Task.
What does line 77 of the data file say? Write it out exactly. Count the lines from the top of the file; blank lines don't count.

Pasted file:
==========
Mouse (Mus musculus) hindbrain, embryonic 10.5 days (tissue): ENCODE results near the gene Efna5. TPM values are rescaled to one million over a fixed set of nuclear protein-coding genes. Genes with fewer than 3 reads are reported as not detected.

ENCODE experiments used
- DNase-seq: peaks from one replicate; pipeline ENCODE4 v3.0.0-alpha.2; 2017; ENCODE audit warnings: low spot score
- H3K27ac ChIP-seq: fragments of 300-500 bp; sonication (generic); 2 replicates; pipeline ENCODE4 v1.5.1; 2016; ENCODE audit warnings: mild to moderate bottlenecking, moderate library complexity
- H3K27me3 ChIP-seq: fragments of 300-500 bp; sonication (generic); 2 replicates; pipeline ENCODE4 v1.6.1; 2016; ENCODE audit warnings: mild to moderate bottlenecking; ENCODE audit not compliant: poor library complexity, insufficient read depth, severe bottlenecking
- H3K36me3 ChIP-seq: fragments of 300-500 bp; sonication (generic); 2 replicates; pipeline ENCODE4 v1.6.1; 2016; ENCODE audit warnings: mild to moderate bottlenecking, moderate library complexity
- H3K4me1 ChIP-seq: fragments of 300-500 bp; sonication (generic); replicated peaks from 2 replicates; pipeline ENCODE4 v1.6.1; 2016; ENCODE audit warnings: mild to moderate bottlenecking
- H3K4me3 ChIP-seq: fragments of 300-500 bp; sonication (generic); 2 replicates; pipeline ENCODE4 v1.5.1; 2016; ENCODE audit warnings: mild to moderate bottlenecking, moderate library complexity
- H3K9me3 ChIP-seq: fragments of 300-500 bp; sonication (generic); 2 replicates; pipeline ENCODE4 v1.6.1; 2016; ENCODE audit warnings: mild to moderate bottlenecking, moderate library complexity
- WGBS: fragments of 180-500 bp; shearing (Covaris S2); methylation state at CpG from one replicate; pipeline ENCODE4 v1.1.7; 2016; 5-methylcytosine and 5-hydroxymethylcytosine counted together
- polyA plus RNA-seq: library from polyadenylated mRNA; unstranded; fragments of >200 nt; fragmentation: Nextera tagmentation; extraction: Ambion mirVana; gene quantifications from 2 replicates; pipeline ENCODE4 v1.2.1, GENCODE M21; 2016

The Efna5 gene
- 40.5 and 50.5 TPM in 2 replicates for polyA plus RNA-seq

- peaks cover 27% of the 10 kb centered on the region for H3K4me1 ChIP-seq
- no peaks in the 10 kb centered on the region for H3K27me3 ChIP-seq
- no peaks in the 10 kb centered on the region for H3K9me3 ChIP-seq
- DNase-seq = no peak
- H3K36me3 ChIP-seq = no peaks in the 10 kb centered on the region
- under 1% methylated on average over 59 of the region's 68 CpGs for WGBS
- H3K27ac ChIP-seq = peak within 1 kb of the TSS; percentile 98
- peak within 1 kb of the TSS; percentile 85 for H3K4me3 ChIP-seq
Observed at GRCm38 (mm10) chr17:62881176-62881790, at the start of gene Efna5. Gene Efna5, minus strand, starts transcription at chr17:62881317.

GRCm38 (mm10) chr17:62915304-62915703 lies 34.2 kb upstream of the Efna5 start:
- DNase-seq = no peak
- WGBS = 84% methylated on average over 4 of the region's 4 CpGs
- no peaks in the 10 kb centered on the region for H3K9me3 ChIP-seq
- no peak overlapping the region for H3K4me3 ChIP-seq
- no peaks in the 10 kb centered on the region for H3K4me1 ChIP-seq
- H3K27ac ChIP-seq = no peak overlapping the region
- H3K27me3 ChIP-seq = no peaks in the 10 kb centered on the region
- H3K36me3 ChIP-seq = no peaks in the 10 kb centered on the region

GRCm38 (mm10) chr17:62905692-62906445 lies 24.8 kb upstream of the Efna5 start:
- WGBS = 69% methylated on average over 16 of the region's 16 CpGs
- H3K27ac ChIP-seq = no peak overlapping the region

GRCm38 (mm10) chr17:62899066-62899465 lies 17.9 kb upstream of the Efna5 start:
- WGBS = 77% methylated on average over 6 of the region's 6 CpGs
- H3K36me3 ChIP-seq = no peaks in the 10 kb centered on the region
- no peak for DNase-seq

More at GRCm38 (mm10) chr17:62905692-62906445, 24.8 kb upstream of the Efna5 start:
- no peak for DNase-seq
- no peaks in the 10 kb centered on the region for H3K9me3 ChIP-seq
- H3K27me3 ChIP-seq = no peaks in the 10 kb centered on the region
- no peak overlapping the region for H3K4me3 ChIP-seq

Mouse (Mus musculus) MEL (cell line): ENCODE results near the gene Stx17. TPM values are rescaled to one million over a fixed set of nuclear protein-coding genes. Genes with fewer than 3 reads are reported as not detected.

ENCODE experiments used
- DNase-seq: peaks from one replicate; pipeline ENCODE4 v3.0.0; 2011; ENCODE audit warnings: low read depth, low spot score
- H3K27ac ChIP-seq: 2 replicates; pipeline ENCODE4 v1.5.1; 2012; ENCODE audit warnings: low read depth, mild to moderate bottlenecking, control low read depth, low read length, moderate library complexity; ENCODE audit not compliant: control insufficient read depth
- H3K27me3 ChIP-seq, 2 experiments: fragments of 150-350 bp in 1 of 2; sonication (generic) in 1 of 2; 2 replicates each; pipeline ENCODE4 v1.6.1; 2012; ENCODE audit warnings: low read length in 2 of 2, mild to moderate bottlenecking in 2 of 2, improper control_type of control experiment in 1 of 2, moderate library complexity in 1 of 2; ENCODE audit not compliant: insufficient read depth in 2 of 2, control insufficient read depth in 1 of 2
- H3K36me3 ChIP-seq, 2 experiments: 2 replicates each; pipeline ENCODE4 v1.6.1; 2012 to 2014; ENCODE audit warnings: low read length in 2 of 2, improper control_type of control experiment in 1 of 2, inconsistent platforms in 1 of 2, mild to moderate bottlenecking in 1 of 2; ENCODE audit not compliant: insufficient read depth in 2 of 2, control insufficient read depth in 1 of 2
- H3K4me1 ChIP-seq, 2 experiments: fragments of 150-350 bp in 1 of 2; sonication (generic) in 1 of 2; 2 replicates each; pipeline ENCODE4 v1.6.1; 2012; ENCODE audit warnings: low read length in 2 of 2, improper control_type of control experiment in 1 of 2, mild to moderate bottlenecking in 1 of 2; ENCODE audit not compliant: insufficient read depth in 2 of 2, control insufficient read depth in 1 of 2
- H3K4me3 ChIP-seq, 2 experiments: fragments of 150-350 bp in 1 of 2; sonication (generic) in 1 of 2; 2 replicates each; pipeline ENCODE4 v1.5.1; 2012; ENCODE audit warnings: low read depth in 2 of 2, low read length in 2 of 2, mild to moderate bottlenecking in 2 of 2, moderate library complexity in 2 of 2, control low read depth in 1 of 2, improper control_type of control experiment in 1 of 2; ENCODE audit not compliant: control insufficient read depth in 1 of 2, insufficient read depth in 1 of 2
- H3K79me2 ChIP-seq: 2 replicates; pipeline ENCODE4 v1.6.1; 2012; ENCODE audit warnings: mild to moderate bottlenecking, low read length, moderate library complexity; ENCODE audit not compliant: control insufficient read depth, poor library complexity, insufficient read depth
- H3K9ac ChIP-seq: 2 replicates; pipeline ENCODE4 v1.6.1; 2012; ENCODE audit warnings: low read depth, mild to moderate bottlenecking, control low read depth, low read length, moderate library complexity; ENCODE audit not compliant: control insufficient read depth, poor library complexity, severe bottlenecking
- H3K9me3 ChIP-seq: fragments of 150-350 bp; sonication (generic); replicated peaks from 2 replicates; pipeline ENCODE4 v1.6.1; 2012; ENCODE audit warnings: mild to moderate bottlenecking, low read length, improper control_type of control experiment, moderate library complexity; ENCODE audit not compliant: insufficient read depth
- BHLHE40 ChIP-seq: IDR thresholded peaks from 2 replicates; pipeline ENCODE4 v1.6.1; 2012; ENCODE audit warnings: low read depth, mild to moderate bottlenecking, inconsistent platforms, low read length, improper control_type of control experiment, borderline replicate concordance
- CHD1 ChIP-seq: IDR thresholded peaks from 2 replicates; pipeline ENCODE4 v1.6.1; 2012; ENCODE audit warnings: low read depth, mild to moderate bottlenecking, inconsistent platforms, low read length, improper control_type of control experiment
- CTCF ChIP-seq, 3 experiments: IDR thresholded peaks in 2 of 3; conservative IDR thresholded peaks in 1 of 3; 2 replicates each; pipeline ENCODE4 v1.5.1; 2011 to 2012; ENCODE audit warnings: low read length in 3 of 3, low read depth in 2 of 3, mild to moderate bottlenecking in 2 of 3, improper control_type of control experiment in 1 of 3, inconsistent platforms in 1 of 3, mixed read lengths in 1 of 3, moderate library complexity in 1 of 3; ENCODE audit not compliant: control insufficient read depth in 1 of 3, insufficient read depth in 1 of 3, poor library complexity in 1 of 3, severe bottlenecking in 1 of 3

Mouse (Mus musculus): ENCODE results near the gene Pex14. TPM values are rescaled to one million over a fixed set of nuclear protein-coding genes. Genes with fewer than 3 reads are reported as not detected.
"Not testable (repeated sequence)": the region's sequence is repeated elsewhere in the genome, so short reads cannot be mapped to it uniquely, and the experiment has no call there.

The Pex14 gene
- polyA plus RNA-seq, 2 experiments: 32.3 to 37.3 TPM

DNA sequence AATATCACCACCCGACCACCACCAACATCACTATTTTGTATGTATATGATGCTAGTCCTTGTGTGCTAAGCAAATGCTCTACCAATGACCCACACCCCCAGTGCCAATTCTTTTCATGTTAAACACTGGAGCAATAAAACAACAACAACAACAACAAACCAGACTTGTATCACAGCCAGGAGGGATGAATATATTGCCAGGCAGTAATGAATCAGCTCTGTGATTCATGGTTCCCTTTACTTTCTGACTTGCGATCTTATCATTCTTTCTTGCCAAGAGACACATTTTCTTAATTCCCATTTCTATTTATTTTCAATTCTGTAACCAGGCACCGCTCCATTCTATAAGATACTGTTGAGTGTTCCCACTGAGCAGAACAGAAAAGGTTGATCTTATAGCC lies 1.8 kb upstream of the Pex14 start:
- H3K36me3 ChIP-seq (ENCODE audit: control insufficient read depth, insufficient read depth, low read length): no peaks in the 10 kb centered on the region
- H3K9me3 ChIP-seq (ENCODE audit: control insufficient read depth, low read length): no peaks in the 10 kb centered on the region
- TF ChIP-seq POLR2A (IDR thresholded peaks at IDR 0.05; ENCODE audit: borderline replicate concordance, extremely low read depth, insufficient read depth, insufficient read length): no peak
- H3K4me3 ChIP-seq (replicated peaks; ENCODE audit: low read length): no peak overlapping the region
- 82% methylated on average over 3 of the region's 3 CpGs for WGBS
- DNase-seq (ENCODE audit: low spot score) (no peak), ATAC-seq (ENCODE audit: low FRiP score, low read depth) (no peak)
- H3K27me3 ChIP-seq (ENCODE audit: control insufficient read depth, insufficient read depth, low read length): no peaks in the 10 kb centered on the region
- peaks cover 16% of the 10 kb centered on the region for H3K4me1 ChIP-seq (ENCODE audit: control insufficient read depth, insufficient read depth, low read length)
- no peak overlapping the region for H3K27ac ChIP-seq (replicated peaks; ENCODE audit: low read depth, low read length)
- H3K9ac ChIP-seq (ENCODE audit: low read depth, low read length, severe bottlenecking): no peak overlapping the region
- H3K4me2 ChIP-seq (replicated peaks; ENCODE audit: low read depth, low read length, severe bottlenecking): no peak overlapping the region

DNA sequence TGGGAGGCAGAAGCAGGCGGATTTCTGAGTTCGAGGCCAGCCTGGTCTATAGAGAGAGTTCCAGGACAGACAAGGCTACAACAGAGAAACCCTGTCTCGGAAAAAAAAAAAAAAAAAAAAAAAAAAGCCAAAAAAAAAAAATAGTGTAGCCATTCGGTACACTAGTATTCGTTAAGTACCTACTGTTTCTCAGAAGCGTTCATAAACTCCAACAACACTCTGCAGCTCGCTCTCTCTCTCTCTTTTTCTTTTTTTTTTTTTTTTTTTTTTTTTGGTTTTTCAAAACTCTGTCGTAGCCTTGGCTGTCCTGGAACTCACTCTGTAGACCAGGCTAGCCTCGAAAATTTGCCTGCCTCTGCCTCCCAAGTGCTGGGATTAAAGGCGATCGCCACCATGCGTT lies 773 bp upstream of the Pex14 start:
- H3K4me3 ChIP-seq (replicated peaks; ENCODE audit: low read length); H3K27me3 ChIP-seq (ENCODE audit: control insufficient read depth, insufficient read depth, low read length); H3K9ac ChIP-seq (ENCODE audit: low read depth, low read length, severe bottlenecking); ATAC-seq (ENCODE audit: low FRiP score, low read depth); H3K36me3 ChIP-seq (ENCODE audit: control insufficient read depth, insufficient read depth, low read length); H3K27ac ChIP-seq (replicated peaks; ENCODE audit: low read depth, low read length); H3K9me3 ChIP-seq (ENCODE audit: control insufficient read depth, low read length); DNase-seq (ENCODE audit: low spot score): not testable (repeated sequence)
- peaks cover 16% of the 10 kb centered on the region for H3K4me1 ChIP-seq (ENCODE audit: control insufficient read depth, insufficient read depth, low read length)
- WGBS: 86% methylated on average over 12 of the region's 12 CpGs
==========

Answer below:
- WGBS: 86% methylated on average over 12 of the region's 12 CpGs